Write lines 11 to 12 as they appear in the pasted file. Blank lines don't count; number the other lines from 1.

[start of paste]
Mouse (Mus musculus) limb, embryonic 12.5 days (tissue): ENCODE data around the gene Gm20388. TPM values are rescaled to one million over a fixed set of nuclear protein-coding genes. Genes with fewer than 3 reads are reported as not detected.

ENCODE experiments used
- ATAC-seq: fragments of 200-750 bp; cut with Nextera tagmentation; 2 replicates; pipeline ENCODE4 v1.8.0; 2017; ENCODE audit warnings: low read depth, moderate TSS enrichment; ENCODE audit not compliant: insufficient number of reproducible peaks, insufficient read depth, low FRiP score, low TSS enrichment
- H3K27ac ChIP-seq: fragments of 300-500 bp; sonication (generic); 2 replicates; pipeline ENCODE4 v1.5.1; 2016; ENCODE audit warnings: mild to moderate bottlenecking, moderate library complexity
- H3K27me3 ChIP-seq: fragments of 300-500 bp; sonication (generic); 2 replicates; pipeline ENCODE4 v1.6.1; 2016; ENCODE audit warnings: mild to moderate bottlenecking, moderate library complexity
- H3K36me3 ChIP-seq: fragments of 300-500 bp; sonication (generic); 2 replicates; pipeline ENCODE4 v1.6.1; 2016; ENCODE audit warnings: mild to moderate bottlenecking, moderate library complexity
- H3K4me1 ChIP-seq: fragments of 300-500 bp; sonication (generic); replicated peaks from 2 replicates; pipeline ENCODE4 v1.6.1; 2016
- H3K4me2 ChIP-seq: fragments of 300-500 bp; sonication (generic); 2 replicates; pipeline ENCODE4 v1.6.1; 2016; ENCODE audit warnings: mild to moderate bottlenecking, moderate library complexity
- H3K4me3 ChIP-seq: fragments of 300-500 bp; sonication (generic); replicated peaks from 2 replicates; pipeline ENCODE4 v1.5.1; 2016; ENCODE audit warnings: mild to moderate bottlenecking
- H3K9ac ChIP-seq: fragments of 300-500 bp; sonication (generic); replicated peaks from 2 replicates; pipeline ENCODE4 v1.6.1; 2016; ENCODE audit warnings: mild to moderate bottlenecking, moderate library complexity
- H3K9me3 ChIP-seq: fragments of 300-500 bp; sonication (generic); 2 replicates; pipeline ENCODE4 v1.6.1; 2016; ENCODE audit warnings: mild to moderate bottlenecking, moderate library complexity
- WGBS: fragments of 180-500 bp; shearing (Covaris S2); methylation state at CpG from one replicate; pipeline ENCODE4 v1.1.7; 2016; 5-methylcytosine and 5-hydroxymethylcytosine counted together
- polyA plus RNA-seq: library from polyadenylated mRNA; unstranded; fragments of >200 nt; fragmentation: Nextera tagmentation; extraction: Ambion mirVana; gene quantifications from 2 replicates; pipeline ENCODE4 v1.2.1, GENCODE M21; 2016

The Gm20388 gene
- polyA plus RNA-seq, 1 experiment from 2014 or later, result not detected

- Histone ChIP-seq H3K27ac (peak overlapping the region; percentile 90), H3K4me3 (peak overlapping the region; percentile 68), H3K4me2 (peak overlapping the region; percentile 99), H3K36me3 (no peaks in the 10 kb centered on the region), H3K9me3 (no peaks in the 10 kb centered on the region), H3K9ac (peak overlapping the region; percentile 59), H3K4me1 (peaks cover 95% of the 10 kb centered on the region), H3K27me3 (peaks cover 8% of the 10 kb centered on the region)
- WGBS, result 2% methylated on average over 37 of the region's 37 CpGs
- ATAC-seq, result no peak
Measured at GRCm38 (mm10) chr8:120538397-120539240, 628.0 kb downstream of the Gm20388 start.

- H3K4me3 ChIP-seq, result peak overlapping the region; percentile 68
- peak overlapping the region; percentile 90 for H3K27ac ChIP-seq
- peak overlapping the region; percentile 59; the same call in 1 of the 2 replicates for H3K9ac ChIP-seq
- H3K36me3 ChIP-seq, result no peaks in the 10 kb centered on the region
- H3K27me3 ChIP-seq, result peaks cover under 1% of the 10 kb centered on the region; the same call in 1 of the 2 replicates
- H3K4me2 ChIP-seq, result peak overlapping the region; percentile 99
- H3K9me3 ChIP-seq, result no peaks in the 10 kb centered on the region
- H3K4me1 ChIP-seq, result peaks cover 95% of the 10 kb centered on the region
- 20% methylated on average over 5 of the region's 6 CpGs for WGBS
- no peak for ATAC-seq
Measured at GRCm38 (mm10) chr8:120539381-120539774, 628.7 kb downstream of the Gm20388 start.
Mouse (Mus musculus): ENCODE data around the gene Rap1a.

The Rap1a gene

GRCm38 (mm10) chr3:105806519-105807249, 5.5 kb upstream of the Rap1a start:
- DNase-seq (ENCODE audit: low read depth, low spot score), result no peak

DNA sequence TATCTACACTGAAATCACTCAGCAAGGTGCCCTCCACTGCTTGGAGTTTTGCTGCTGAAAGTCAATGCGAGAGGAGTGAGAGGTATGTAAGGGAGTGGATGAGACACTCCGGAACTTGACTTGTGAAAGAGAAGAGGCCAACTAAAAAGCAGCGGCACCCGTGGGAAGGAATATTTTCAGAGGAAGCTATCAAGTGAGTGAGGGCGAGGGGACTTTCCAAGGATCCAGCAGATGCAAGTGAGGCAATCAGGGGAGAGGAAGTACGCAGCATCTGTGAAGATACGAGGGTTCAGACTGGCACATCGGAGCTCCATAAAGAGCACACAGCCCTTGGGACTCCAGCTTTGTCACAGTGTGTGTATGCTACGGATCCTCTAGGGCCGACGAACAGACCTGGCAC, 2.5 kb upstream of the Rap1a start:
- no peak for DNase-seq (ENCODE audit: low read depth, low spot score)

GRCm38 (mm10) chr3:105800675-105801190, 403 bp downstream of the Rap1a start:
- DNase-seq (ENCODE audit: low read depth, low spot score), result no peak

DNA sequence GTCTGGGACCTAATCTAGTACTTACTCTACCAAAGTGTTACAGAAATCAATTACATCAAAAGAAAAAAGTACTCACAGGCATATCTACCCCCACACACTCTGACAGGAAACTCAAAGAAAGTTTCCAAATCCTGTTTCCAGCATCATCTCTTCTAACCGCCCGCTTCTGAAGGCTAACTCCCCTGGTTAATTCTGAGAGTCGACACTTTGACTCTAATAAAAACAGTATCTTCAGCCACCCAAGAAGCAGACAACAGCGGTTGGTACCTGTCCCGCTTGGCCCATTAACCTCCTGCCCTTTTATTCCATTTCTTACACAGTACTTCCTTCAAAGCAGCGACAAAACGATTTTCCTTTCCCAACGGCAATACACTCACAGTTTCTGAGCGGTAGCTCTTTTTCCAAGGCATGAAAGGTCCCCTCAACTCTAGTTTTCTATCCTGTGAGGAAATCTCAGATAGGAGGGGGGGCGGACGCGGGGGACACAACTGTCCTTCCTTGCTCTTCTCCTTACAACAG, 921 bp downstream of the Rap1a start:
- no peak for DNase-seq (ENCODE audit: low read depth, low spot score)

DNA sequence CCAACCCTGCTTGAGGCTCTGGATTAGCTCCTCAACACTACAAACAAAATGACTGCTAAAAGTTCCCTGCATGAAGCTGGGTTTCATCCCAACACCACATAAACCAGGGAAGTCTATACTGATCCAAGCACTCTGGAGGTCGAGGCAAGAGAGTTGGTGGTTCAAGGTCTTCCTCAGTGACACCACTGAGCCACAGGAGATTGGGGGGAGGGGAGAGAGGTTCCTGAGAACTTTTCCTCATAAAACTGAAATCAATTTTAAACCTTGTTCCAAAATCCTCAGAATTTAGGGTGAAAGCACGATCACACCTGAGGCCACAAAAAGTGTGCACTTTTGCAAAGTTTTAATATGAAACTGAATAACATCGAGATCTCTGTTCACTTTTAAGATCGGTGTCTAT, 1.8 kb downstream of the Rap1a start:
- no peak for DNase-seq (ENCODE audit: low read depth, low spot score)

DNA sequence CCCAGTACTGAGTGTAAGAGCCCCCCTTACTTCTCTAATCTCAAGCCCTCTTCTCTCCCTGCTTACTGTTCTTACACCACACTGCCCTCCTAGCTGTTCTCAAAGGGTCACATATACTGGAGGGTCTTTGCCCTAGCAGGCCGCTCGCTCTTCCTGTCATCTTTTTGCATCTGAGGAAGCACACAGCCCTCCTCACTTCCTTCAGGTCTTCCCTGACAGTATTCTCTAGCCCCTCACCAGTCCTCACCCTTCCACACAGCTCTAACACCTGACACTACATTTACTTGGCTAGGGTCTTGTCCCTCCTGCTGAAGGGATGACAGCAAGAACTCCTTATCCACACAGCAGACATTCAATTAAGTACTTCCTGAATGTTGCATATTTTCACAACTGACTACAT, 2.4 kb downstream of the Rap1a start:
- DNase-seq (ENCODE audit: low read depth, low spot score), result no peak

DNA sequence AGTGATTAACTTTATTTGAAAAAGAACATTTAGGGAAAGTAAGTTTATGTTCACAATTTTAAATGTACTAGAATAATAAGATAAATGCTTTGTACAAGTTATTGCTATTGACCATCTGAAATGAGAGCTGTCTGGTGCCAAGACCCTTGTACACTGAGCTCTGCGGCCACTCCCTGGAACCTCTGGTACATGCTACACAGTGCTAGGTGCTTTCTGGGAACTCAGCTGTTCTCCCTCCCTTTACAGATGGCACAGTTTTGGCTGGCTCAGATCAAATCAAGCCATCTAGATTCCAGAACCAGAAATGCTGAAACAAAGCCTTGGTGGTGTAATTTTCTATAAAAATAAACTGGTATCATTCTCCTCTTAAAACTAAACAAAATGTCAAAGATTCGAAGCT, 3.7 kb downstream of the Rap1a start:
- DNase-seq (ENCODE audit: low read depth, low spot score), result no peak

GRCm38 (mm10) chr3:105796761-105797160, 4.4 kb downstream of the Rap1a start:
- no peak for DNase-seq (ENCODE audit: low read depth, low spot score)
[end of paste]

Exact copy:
- H3K9me3 ChIP-seq: fragments of 300-500 bp; sonication (generic); 2 replicates; pipeline ENCODE4 v1.6.1; 2016; ENCODE audit warnings: mild to moderate bottlenecking, moderate library complexity
- WGBS: fragments of 180-500 bp; shearing (Covaris S2); methylation state at CpG from one replicate; pipeline ENCODE4 v1.1.7; 2016; 5-methylcytosine and 5-hydroxymethylcytosine counted together